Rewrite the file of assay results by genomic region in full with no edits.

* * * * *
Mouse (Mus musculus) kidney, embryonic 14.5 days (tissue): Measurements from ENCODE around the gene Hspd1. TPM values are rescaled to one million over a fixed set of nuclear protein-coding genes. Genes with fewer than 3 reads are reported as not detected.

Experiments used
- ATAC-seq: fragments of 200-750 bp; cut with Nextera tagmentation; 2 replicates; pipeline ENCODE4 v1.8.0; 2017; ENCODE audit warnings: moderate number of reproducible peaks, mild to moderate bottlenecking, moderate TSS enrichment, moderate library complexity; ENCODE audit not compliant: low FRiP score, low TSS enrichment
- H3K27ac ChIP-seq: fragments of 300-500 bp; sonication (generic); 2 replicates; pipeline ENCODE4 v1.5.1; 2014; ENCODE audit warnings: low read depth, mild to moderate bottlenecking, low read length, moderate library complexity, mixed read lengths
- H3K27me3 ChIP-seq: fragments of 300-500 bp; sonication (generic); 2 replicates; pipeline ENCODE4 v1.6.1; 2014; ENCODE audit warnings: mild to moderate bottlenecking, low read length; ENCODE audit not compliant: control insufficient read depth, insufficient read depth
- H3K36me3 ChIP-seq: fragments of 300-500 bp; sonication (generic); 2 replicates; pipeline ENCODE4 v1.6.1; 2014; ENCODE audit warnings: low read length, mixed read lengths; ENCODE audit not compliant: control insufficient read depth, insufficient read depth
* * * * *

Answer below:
Mouse (Mus musculus) kidney, embryonic 14.5 days (tissue): Measurements from ENCODE around the gene Hspd1. TPM values are rescaled to one million over a fixed set of nuclear protein-coding genes. Genes with fewer than 3 reads are reported as not detected.

Experiments used
- ATAC-seq: fragments of 200-750 bp; cut with Nextera tagmentation; 2 replicates; pipeline ENCODE4 v1.8.0; 2017; ENCODE audit warnings: moderate number of reproducible peaks, mild to moderate bottlenecking, moderate TSS enrichment, moderate library complexity; ENCODE audit not compliant: low FRiP score, low TSS enrichment
- H3K27ac ChIP-seq: fragments of 300-500 bp; sonication (generic); 2 replicates; pipeline ENCODE4 v1.5.1; 2014; ENCODE audit warnings: low read depth, mild to moderate bottlenecking, low read length, moderate library complexity, mixed read lengths
- H3K27me3 ChIP-seq: fragments of 300-500 bp; sonication (generic); 2 replicates; pipeline ENCODE4 v1.6.1; 2014; ENCODE audit warnings: mild to moderate bottlenecking, low read length; ENCODE audit not compliant: control insufficient read depth, insufficient read depth
- H3K36me3 ChIP-seq: fragments of 300-500 bp; sonication (generic); 2 replicates; pipeline ENCODE4 v1.6.1; 2014; ENCODE audit warnings: low read length, mixed read lengths; ENCODE audit not compliant: control insufficient read depth, insufficient read depth